Hamada-ya Bakery

Instagram Post 3/3/2019

(Click on any image to view it in high resolution.)

I’ve been making the pilgrimage to Mitsuwa Marketplace, the Japanese superstore at 595 River Road, Edgewater, NJ since it was Yaohan. (Raise your hand if you remember that.) In addition to being the most comprehensive exclusively Japanese supermarket in the area offering great prepared food to boot, Mitsuwa also sponsors frequent events (more about those in an upcoming post) and incorporates a number of specialty food concessions featuring Japanese confectionery and soft serve ice cream, sushi, rice balls, tempura, ramen and the like. Based on a recommendation from my Instagram friend @rudumplingme, I headed to one such shop, Hamada-ya Bakery (an outpost of Tokyo’s Richu Hamada-ya) to taste their wares

[1] She singled out the Vanilla Cream Cornet (the katakana クリームコロネ on the sign reads “cream coronet”) which proved to be great: the dough was crisper outside and airier inside than I expected, and custard filling in Japanese baked goods is sometimes less rich than their European counterparts, but this was perfection.

[2] Another familiar treat in Japanese bakeries is Melon Pan (メロンパン), sometimes plain but adorned here with chocolate bits that break the monotony (the photo may be a little deceiving, there’s no filling inside). With a crispy thin crust and a yielding interior, this sweet bread made a righteous breakfast the following morning. Note that no melons are harmed in the making of melon pan; the name merely refers to its appearance, a bit like a cantaloupe. Incidentally, the word “pan” (bread) made its way into Japanese via Portuguese missionaries.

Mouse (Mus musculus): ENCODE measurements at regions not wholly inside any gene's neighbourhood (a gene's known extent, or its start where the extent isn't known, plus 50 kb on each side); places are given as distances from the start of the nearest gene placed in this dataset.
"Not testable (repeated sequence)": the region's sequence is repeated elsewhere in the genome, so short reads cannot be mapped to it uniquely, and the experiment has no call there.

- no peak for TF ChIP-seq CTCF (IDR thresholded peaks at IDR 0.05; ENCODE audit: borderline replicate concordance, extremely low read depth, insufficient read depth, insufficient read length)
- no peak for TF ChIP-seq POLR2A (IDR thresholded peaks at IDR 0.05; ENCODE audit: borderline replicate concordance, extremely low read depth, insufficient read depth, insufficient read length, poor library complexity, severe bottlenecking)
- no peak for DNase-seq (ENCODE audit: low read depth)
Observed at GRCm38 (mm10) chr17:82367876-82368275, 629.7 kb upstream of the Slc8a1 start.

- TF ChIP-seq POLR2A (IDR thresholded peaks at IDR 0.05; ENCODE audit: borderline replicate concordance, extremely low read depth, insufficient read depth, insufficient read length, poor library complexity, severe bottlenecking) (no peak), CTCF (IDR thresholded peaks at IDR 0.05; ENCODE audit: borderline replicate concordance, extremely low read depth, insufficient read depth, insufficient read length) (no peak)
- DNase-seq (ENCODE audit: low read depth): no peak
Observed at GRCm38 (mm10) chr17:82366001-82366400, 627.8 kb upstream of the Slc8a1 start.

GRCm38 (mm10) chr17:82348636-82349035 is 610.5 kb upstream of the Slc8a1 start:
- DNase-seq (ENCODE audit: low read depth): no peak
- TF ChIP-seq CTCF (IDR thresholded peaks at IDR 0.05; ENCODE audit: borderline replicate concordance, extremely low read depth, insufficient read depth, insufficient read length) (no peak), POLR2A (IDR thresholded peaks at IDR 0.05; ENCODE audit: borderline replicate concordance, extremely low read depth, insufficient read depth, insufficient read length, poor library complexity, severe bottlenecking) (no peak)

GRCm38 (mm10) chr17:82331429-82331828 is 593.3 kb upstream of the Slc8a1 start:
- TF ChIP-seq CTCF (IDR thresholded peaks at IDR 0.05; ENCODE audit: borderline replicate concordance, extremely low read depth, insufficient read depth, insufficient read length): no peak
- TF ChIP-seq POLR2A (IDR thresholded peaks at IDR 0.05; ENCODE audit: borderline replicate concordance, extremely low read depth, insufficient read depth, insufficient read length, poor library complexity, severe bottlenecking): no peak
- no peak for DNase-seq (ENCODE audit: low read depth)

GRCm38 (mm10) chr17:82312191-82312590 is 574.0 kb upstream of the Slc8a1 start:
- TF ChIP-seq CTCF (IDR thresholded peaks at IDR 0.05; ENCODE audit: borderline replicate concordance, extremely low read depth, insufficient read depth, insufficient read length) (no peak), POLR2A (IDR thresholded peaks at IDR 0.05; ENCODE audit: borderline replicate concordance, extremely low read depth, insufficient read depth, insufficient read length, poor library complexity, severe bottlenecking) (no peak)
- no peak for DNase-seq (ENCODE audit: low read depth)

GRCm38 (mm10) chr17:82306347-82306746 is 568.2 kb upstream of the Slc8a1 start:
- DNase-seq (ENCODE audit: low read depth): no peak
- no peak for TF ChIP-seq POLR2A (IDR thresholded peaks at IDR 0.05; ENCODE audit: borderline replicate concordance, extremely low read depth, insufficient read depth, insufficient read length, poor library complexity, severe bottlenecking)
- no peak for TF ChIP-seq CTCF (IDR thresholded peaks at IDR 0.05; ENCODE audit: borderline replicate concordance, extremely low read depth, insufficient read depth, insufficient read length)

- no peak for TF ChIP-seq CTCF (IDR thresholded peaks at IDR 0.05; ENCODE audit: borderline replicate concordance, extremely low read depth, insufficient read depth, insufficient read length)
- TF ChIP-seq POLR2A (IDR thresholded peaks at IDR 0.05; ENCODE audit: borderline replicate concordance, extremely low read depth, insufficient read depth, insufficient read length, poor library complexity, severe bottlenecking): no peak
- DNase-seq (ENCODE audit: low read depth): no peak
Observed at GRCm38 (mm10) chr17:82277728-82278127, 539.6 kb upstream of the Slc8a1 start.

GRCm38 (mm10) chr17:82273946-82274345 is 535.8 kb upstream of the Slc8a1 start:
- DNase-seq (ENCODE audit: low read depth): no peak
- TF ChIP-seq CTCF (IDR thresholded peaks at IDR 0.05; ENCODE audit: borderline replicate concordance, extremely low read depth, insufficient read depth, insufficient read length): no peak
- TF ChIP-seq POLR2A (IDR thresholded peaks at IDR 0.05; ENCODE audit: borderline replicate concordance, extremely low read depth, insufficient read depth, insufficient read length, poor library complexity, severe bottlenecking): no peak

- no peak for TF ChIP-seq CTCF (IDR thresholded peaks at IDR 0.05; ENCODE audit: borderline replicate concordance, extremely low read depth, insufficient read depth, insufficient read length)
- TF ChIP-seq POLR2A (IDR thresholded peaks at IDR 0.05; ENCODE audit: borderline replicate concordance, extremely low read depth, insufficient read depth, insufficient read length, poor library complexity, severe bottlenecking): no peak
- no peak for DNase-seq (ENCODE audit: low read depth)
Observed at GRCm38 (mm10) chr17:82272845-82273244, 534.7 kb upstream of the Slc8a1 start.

[3] Their rendition of pain au chocolat, choco croissant (チョコクロワッサン) was satisfying as well. Hamada-ya also sells savory sandwiches like fried fish and egg, tonkatsu (pork cutlet) and tuna, and goodies that seem to straddle the sweet/savory fence like cheddar cheese curry donut. Next time!
 
 

Hobak Chaltteok

Instagram Post 2/23/2019

(Click on any image to view it in high resolution.)

For an abundance of Korean supermarkets far beyond the handful that Manhattan has to offer, head out to Northern Boulevard in Flushing. One such business, Hanyang Mart, aka H&Y Marketplace, 150-51 Northern Boulevard, is brimming with Korean staples, produce, fresh fish and meats as well as homemade ready-to-eat fare.

While wandering through the store, I noticed this hobak chaltteok; it looked tempting, so I was compelled to purchase it. When you see tteok (sometimes dduk) 떡 on a Korean menu or label, it refers to Korean rice cake. Hobak (호박) means pumpkin, chaltteok (찰떡) means glutinous rice cake; pumpkin seeds usually figure into this #snack for a little texture. Steam to soften (or microwave if you’re careful not to overdo it) and you’ve got what I suspect is a healthy snack: not too sweet with a satisfying chew that should keep you busy for a while.
 
 

Tsirosalata – Titan Foods

Instagram Post 2/15/2019

(Click on any image to view it in high resolution.)

Since my friend and I were poking through Astoria prior to lunch at a nearby Greek taverna (more about that in an upcoming post), a visit to my favorite Greek market, Titan Foods at 2556 31st St, seemed a fitting appetizer. (Pro tip: the Greek pronunciation is tee-TAHN, stress on the final syllable.) It’s my go-to place for their overwhelming selection of feta and other cheeses, unparalleled olives, delicious homemade baked goods, and any Greek comestibles one could possibly crave. There, amid many tried and true delicacies in the refrigerator case, was something I had never tasted, tsirosalata. Needless to say, that was reason enough for me to buy some.

Tsirosalata (τσιροσαλάτα) is smoked mackerel preserved in oil, so it’s a triple threat: mackerel is a strong tasting fish to begin with, smoking it only doubles down on the intensity, and anything preserved in oil that super dense probably has the staying power of the Parthenon. Truth be told, it was a bit much even for me. Clearly, tsirosalata is not intended to be consumed straight out of the container unescorted, so my first action was to marinate it; I used a light vinegar with some sugar, onion and dill and let it luxuriate just until it capitulated.